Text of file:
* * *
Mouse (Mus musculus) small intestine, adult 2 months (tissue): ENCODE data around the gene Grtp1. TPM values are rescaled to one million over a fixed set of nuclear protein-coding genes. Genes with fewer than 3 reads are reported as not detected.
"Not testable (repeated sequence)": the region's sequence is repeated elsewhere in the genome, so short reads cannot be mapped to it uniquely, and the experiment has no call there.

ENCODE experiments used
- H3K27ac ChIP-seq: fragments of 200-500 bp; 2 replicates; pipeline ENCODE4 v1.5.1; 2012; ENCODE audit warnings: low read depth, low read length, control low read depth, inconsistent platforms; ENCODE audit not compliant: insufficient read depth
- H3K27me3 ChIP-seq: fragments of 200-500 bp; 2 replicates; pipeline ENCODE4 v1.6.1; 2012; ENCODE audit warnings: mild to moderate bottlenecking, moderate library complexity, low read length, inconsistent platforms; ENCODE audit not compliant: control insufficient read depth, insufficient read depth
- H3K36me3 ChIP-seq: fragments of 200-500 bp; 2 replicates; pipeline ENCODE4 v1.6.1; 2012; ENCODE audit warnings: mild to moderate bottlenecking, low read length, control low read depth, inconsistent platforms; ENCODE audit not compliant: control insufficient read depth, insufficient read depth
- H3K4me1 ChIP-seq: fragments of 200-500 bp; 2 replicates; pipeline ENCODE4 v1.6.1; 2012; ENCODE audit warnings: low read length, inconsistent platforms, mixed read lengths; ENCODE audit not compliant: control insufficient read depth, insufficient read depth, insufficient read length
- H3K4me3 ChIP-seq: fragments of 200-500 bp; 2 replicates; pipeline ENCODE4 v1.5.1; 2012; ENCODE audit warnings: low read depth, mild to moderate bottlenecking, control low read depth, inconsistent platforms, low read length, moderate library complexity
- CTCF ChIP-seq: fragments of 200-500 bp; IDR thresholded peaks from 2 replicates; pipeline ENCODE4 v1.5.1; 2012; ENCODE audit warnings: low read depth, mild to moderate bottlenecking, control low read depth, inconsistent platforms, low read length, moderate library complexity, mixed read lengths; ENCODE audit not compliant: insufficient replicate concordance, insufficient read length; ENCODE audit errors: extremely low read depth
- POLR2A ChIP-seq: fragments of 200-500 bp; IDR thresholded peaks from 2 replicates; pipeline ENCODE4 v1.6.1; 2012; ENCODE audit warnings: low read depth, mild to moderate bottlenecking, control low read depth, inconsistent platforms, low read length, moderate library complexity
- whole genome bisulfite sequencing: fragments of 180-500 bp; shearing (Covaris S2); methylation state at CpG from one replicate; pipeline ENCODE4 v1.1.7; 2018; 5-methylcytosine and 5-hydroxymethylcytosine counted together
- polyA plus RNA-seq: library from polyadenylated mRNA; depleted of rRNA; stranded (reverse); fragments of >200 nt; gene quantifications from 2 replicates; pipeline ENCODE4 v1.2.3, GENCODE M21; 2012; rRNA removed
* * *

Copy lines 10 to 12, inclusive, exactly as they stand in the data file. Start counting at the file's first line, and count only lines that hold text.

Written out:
- POLR2A ChIP-seq: fragments of 200-500 bp; IDR thresholded peaks from 2 replicates; pipeline ENCODE4 v1.6.1; 2012; ENCODE audit warnings: low read depth, mild to moderate bottlenecking, control low read depth, inconsistent platforms, low read length, moderate library complexity
- whole genome bisulfite sequencing: fragments of 180-500 bp; shearing (Covaris S2); methylation state at CpG from one replicate; pipeline ENCODE4 v1.1.7; 2018; 5-methylcytosine and 5-hydroxymethylcytosine counted together
- polyA plus RNA-seq: library from polyadenylated mRNA; depleted of rRNA; stranded (reverse); fragments of >200 nt; gene quantifications from 2 replicates; pipeline ENCODE4 v1.2.3, GENCODE M21; 2012; rRNA removed